The Women’s Reservation Bill which stipulates a 33% quota for women in the Lok Sabha and state assemblies has been passed in the Lok Sabha during the current special session of Parliament. Prime Minister Narendra Modi had appealed to the Opposition to unanimously pass the “Nari Shakti Vandan Adhiniyam” Bill, which has been pending for nearly 30 years. His call was answered and 454 MPs voted in favor of the Bill. As the inaugural bill presented in the new Parliament building, Modi emphasised its potential in enhancing women’s involvement in state and national policymaking. He said this could be a stepping stone toward achieving India’s vision of becoming a developed nation by 2047.
Despite women comprising almost half of India’s 950 million registered voters, their representation remains low across sectors. Women constitute a mere 15% of Parliament and around 10% of state legislatures. The Bill’s introduction might be a turning point in addressing this situation.
Once the Bill secures approval from both Houses, it will hold the distinction of being the first legislation passed in the new Parliament building. The government estimates suggest that female representation in the Lok Sabha will surge to 181 from the current 82. Many political parties are vying to leverage this bill for their advantage. Congress leader Adhir Ranjan Chowdhury credited his party for initiating the women’s quota, noting that the Congress-led governments under Rajiv Gandhi, PV Narasimha Rao, and Manmohan Singh had made persistent efforts to pass such a legislation.
Provisions of Women’s Reservation Bill
The Women’s Reservation Bill outlines the addition of three new articles and one new clause to the Constitution. Among these, a new clause in 239AA stipulates the reservation of seats for women in the Delhi Legislative Assembly. Another significant article, 330A, mandates that one-third of the seats in the Lok Sabha and state Legislative Assemblies, including those reserved for SCs and STs, be reserved for women.
Proponents believe that such affirmative action can elevate women’s status and representation in Parliament. However, critics argue that reservations contradict the Constitution’s promise of equality, asserting that women are not a monolithic entity and that such policies might disrupt traditional familial structures.
Tracing the history of women’s reservation in India, the concept of a democratic setup and universal adult suffrage initially raised hopes for inclusive representation. Nonetheless, these expectations remained unmet, leading to growing demands for reservations. The journey began in 1996 when the Deve Gowda-led United Front government first introduced a similar bill in the Lok Sabha, which unfortunately did not gain House approval.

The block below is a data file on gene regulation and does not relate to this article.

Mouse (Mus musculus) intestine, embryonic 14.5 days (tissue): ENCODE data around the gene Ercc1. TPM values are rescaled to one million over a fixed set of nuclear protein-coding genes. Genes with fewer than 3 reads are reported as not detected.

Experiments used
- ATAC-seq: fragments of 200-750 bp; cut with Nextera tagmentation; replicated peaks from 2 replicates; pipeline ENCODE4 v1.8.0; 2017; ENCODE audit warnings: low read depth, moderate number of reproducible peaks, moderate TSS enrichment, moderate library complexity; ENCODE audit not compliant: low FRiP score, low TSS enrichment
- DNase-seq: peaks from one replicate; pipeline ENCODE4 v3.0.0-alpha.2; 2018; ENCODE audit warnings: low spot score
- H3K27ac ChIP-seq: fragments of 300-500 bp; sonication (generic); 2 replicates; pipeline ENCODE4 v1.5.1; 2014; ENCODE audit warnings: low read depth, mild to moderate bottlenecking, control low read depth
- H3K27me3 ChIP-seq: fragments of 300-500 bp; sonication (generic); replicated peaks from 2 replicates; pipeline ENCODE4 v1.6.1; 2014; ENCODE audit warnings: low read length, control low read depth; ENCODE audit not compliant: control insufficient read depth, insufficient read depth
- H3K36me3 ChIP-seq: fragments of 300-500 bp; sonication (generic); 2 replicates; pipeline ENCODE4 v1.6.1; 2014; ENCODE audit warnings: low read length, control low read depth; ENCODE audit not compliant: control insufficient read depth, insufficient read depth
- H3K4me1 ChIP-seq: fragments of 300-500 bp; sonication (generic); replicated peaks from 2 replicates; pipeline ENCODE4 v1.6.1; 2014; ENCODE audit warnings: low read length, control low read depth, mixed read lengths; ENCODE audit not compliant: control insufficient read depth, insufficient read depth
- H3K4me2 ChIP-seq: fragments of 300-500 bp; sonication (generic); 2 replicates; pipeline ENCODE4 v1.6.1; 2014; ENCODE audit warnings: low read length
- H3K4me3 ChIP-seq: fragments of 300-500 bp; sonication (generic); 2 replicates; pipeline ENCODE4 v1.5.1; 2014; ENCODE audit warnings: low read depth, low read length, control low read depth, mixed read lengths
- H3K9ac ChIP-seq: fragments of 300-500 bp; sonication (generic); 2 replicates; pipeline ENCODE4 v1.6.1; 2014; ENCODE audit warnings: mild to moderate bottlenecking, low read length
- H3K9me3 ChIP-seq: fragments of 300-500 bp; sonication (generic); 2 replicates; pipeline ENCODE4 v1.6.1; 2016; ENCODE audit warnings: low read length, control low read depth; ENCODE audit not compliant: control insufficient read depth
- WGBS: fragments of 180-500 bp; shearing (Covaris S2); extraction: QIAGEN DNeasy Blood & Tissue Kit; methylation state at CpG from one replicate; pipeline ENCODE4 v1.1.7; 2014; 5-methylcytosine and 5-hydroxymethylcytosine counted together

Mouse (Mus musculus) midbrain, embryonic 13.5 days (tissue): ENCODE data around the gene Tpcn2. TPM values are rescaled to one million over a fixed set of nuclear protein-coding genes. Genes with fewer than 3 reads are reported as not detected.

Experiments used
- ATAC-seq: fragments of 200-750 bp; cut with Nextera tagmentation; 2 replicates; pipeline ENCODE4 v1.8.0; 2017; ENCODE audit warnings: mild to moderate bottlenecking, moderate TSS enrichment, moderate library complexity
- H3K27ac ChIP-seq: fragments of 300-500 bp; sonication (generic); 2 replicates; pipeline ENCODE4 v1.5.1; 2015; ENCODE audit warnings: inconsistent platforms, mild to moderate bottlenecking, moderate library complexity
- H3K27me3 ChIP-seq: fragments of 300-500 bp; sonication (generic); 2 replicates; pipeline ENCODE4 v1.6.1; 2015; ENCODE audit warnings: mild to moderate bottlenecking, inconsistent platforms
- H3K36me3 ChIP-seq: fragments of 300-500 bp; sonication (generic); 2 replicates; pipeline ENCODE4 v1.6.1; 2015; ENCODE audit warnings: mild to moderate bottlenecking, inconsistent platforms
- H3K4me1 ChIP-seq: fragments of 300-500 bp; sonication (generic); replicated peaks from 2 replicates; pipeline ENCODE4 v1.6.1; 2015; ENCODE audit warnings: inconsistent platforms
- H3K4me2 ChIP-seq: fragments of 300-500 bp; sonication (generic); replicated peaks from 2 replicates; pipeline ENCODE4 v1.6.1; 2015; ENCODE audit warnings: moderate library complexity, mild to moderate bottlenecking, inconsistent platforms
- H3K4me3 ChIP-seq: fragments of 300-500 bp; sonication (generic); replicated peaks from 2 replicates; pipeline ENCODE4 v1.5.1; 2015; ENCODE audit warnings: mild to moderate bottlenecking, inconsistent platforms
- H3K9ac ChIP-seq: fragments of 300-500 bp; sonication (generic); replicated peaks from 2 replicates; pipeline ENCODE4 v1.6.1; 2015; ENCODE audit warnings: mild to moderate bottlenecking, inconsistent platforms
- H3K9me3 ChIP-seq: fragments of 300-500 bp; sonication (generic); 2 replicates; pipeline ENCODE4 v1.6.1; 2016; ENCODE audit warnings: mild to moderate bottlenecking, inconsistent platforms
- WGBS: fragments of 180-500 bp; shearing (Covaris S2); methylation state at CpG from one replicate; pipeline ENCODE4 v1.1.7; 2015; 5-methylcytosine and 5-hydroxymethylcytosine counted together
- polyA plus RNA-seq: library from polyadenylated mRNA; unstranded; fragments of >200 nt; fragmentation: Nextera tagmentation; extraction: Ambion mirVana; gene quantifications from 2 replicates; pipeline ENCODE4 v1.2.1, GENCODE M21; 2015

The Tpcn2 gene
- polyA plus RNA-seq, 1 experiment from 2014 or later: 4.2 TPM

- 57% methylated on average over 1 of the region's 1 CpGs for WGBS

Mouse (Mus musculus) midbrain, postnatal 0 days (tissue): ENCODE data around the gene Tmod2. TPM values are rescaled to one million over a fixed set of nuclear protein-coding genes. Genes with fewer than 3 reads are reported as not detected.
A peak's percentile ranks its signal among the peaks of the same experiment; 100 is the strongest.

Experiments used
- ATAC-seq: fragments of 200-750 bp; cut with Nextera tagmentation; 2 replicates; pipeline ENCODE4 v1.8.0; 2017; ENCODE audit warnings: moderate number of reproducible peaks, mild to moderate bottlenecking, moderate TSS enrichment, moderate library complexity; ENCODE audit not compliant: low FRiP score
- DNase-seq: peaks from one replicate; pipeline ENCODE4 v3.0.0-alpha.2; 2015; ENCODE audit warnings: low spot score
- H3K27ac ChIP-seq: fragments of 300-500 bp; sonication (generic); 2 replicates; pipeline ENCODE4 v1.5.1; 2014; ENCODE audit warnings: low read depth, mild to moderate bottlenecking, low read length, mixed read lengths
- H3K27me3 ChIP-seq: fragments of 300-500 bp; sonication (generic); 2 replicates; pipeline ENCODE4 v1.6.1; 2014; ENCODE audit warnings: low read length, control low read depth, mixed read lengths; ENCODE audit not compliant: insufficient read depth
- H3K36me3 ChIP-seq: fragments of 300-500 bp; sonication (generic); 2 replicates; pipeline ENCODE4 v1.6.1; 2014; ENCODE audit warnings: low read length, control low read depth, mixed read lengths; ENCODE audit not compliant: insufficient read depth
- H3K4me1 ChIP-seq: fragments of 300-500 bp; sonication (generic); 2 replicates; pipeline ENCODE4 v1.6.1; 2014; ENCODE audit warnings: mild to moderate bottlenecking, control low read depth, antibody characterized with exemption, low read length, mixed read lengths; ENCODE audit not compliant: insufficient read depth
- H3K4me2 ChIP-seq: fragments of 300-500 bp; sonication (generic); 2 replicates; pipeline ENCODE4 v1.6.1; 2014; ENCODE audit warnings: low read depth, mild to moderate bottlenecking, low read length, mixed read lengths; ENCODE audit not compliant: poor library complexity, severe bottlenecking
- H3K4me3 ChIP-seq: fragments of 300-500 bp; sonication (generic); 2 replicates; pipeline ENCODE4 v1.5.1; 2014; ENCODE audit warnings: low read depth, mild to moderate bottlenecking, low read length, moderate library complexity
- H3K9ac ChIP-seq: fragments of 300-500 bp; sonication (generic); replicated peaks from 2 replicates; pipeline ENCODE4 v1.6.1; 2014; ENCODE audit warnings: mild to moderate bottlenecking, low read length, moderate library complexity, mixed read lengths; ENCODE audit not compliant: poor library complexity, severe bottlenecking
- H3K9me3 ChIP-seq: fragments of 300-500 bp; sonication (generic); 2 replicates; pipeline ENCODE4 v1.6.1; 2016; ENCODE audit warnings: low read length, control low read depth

Subsequent endeavors to reintroduce the bill in 1998, 1999, 2002, and 2003 saw bipartisan support, but it never secured the requisite majority. A pivotal moment arrived in 2010 when the Manmohan Singh-led UPA government managed to get the bill passed in the Rajya Sabha. Yet, it never saw the light of day in the Lok Sabha and eventually lapsed in 2014.
In 2013, the Ministry of Women and Child Development set up a committee to evaluate the status of women. This committee advocated for a 50% reservation for women across various governmental decision-making bodies.
The urgency of addressing women’s reservations is underscored by data indicating that numerous state assemblies have female representation below 10%. As per December 2022 government statistics, states like Chhattisgarh, West Bengal, and Jharkhand, although leading in terms of women MLAs, still register unimpressive figures of 14.44%, 13.7%, and 12.35%, respectively.
While the Bill has huge vote catching potential, political support to the legislation is a difficult proposition. Modi may find it difficult to convince his NDA allies on the merits of the Bill because of caste factors that are in play. Another issue is the presence of popular leaders such as Arvind Kejriwal, Naveen Patnaik and Mamata Banerjee among opposition ranks who could swing the quota system in their favour.
In the evolving democratic tapestry of India, the Women’s Reservation Bill emerges as a significant step toward rectifying gender imbalances in political representation. Despite constituting nearly half of the nation’s electorate, women’s representation in pivotal legislative domains has been glaringly disproportionate. The introduction of this bill, which has seen multiple iterations over the decades, underlines the nation’s commitment to upholding gender equality and inclusivity.
The bipartisan support it has garnered over the years, coupled with the contemporary push for its passage, reflects a broader consensus on women’s pivotal role in shaping India’s future. However, the success of such legislation will not solely rest on numbers or quotas but on the tangible changes it catalyses in policymaking and governance. The bill’s introduction and possible passage may not only rectify historical disparities but also pave the way for a more equitable and progressive Indian polity.